Panasonic's VR Glasses look like steampunk goggles from the future

Panasonic's VR Glasses give off a futuristic steampunk vibe. It's o bad they don't support 6-degrees of freedom tracking.

56 seconds read time

Panasonic today revealed an updated version of its VR Glasses prototype. The VR Glasses are a compact tethered VR device for use with your smartphone or PC.

Panasonic's VR Glasses look like steampunk goggles from the future 01

Panasonic first showed off its VR Glasses design last year at CES 2020, and this year the headset is back at the show but with a few updates compared to the old one. First and foremost, the newest version includes a pair of 2.6K micro-OLED panels for Kopin, which now offer HDR color support. The VR Glasses also include built-in earbuds, so you don't need to fiddle with an extra pair of headphones.

The Panasonic VR Glasses are so named for their unique industrial design. Unlike other VR headsets, the VR glasses don't have one large compartment for the screen, optics, and electronics. The VR Glasses have two small capsules that house the components for each eye separately. The optics include IPD adjustment, which is the distance between your pupils. It also supports diopter adjustment, which means you can move the lenses towards or away from your eyes.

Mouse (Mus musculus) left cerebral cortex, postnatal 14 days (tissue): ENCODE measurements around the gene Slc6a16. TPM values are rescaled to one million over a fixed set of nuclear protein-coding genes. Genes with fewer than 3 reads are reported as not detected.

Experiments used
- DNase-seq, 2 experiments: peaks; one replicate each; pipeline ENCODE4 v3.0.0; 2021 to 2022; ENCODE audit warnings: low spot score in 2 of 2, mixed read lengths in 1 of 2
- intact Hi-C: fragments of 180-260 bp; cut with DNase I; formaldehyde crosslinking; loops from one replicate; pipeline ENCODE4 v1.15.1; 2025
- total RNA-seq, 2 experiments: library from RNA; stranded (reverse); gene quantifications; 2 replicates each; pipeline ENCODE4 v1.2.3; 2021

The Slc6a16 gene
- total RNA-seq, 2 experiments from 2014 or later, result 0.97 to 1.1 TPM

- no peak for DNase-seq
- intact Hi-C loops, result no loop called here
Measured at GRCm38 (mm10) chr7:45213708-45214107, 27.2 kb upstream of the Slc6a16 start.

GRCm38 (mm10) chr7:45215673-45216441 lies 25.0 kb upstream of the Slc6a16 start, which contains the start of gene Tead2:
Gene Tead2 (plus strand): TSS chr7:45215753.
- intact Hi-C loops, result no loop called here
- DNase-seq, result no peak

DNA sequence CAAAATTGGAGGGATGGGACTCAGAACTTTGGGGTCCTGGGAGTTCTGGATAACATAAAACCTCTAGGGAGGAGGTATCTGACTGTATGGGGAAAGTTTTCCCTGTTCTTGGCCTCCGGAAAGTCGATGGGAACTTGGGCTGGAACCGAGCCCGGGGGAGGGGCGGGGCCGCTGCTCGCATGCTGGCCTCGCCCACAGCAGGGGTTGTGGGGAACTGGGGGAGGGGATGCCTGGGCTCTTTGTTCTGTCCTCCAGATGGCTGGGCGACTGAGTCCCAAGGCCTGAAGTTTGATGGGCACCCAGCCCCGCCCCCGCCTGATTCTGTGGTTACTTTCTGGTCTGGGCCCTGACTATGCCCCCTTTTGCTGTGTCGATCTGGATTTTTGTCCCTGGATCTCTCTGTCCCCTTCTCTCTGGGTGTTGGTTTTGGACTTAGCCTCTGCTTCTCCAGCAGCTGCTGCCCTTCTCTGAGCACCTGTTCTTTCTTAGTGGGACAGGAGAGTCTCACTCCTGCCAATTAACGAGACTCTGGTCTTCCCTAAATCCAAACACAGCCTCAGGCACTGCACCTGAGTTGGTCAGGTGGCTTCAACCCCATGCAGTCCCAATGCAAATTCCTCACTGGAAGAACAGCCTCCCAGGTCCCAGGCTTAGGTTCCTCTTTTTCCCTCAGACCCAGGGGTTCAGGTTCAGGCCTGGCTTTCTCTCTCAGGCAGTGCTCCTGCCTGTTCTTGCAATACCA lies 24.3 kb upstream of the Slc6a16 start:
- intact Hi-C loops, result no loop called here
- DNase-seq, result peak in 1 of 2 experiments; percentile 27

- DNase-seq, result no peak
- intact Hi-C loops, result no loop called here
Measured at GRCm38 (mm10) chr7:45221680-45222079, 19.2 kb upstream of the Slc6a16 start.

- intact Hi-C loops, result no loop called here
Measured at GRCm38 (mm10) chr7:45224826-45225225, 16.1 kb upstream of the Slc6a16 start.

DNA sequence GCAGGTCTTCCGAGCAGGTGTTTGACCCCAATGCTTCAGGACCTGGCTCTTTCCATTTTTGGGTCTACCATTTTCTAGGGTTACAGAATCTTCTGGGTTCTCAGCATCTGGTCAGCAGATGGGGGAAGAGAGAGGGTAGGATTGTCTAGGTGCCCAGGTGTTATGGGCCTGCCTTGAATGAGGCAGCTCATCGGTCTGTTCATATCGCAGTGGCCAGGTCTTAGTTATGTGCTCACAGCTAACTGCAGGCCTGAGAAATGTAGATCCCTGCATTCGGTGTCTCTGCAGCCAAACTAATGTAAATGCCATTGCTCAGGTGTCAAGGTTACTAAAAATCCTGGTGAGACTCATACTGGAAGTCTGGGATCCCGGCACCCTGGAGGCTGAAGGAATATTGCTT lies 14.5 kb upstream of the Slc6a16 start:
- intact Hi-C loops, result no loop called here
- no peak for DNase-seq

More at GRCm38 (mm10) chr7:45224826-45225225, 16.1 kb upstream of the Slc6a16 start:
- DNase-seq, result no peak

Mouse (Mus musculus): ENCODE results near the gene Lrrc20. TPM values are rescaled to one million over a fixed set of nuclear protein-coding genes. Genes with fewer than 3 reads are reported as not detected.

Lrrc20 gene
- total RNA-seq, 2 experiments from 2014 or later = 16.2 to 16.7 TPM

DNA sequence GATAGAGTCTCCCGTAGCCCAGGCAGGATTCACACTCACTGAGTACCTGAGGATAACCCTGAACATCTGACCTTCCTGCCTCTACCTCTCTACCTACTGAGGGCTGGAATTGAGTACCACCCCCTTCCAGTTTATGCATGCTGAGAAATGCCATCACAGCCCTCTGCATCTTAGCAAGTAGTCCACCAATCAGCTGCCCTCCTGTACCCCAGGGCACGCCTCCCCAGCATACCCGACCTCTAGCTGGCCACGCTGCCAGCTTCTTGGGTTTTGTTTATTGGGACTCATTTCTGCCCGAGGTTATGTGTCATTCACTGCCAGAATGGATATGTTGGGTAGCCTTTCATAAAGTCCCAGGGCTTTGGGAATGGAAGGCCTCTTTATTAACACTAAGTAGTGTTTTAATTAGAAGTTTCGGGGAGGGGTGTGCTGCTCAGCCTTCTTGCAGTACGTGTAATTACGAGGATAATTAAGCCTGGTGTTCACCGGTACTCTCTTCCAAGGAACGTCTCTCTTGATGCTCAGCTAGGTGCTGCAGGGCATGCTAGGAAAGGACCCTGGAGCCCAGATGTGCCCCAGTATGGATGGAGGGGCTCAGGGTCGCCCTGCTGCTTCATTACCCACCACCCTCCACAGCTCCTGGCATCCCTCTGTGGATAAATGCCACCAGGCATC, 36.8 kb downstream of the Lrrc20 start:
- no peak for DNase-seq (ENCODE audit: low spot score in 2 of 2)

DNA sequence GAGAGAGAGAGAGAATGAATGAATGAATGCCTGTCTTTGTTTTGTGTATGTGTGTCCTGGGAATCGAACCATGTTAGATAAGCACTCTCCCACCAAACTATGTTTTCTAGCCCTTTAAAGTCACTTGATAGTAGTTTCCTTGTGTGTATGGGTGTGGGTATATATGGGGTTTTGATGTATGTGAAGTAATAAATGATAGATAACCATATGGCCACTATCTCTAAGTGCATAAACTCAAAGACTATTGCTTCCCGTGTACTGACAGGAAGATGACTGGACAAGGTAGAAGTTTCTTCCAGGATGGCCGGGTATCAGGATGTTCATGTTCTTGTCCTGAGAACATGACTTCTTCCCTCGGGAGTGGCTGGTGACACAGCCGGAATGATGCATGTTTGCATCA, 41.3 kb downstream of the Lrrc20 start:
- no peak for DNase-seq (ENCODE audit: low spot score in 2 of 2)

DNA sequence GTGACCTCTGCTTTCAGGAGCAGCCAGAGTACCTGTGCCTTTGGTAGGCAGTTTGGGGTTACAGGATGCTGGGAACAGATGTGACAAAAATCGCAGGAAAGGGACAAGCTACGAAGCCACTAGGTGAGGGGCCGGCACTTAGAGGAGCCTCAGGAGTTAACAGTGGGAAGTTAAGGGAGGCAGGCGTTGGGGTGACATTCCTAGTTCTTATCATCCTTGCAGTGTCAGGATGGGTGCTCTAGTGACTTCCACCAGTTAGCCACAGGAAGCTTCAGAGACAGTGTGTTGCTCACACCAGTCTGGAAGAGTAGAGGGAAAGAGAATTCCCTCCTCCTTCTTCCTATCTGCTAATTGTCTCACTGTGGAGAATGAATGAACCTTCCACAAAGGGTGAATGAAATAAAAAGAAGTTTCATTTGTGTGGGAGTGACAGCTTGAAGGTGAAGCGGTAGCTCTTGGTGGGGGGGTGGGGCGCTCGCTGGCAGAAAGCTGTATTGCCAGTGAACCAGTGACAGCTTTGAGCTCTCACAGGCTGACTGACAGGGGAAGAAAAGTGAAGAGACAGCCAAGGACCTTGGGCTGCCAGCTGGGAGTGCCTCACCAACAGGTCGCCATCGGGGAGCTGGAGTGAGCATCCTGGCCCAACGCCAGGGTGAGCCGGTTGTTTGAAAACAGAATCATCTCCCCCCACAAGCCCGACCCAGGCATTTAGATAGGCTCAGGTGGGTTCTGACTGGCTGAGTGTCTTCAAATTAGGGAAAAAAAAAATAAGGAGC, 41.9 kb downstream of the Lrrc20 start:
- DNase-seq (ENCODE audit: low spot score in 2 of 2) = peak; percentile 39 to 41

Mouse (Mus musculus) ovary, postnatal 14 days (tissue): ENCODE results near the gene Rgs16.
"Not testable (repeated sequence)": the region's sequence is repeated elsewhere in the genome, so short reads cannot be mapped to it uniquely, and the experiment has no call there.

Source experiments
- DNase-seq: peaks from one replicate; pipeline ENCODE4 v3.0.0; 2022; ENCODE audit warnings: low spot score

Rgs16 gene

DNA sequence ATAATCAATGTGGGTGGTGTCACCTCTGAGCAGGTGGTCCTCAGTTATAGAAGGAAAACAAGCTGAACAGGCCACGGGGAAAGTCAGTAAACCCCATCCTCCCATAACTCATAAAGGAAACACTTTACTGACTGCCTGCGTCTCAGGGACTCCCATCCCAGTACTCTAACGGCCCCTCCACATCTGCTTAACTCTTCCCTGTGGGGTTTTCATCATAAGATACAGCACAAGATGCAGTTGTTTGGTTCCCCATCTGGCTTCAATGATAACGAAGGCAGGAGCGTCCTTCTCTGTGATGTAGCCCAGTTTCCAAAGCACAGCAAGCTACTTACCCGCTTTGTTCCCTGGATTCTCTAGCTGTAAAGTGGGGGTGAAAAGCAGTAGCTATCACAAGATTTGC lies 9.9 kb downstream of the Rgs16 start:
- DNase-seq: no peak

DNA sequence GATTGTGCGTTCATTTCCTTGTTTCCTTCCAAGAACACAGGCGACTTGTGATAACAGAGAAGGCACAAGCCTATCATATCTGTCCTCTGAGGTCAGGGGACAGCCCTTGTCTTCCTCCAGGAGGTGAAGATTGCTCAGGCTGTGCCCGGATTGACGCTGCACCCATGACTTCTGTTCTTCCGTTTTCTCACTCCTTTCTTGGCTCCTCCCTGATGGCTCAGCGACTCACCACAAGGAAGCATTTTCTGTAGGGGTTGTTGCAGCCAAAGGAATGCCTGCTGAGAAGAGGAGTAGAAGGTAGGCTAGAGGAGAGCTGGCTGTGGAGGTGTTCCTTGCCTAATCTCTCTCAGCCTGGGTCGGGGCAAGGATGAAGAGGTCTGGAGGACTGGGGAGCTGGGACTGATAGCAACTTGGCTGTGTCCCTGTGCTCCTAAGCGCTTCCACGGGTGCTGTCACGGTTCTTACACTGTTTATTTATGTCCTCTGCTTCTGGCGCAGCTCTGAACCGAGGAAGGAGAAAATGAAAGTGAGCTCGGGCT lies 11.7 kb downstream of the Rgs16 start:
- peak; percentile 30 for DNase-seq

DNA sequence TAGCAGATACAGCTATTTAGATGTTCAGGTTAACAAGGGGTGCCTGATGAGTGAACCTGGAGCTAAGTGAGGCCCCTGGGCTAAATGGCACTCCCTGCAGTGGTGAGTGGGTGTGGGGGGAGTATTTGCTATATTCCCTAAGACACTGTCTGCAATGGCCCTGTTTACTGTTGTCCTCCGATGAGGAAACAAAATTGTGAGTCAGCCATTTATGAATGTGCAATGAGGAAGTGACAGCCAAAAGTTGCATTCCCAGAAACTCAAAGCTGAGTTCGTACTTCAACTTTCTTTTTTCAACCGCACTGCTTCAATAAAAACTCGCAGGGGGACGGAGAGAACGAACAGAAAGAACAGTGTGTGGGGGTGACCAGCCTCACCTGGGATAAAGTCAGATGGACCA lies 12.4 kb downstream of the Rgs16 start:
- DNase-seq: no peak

There is no word as to when the Panasonic VR Glasses may hit the market, and at this stage, they may never in their current form. Micro-OLED displays are still costly, so this headset would likely be too much money for the average consumer. It's also a 3DoF headset, and the practical applications of such a device these days are limited.

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Kevin joined the TweakTown team in 2020 and has since kept us informed daily on the latest news. Kevin is a lifelong tech enthusiast. His fascination with computer technology started at a very young age when he watched a family friend install a new hard drive into the family PC. After building his first computer at 15, Kevin started selling custom computers. After graduating, Kevin spent ten years working in the IT industry. These days, he spends his time learning and writing about technology - specifically immersive technologies like augmented reality and virtual reality.

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